When preparing to enter into the realm of children’s ministry, many people have assumptions of what it will be like. Even if you try to prepare yourself by attending a college or seminary before you begin, you won’t be able to learn everything you will need to know. Here are a few things that you will need to know, but seminaries likely won’t teach you:
1. You will lead adults just as much, if not more, than kids.
After completing my seminary degree, not one time do I remember any of my professors saying that I would likely be leading adults more than children. Many times when you first begin in children’s ministry, you have this preconceived notion that most, if not all, of your time will be spent with children. While you do get to spend a lot of time with kids, the reality is you will likely spend just as much time with parents and volunteers as you do with children.
2. You should be good at stockpiling resources and bargain shopping.
Unfortunately, many times a church’s children’s ministry is made up of the largest number of people, but has the smallest budget. Seminaries that offer children’s ministry degrees should include a class on couponing, stockpiling, and saving because as a children’s ministry leader, you probably need to know how to do each. Yesterday, I wrote a post with 6 websites that can help your children’s ministry save money. You can read that here.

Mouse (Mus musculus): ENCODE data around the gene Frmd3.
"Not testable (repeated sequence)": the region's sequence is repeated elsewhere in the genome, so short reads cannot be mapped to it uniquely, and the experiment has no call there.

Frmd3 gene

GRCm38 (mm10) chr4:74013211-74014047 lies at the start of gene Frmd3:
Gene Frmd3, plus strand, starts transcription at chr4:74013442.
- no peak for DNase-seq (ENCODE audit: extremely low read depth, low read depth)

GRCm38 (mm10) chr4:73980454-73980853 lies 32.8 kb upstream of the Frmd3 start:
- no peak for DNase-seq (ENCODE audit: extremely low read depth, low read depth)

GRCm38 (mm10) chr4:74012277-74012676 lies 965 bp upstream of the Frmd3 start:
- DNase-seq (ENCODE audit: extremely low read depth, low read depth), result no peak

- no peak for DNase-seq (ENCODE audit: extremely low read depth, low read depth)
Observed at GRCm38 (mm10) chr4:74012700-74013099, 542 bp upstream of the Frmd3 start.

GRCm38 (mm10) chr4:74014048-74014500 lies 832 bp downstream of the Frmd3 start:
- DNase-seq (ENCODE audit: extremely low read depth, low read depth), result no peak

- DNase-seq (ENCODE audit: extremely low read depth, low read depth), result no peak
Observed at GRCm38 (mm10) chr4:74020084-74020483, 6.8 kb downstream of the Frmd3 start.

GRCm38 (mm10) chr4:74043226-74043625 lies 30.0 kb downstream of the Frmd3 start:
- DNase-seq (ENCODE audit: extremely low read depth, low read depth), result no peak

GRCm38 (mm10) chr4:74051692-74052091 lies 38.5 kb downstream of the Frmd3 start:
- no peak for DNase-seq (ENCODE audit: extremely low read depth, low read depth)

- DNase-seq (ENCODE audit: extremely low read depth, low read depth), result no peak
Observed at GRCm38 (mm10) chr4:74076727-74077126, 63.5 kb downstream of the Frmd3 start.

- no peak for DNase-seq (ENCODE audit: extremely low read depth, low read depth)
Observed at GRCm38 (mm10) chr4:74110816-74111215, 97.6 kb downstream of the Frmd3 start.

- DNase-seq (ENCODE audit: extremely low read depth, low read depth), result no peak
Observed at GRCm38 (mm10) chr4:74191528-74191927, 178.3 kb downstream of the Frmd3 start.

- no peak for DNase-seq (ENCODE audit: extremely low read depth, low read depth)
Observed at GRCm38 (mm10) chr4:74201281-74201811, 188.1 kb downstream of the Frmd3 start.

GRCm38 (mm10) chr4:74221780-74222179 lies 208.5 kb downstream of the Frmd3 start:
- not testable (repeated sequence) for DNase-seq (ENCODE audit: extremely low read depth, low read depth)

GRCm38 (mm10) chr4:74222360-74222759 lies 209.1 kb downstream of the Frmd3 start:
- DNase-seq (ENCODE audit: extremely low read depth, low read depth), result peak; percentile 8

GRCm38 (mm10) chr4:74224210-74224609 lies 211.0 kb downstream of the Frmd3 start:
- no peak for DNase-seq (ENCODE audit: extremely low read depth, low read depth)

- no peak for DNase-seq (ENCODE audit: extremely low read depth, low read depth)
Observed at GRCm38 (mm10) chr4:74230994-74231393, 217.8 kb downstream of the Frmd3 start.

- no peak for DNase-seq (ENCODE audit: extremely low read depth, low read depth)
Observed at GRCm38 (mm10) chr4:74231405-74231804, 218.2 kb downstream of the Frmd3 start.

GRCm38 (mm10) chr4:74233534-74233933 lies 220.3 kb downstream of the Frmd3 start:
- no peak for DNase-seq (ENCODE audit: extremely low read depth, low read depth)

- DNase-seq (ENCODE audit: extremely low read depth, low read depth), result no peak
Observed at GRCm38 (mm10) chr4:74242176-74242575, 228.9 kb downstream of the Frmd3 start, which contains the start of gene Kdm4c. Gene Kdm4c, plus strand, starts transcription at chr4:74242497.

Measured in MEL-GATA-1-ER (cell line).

3. You will have to be intentional about your spiritual development.
If you’re a children’s ministry leader, you’ve probably heard about this thing your church has, called a worship service, but you may not have ever seen it. If you want to be fed spiritually, you will probably have to take responsibility of that for yourself. Podcasts and recorded services will be your best friend!
4. Networking is vital.
Unless you live in a large city, you probably won’t meet many other children’s ministry leaders in your town. Because the role of the children’s minister is often one of the last ones to be filled on a church staff, many churches are without someone to solely direct their ministries to kids. You NEED someone to bounce ideas off of, share your struggles with, and receive encouragement from. Find a way to network with others, whether it be through starting a children’s ministry network in your area, using social networks, or reading blogs.
What other things have you learned about children’s ministry from the “School of Hard Knocks?” Share your tips below!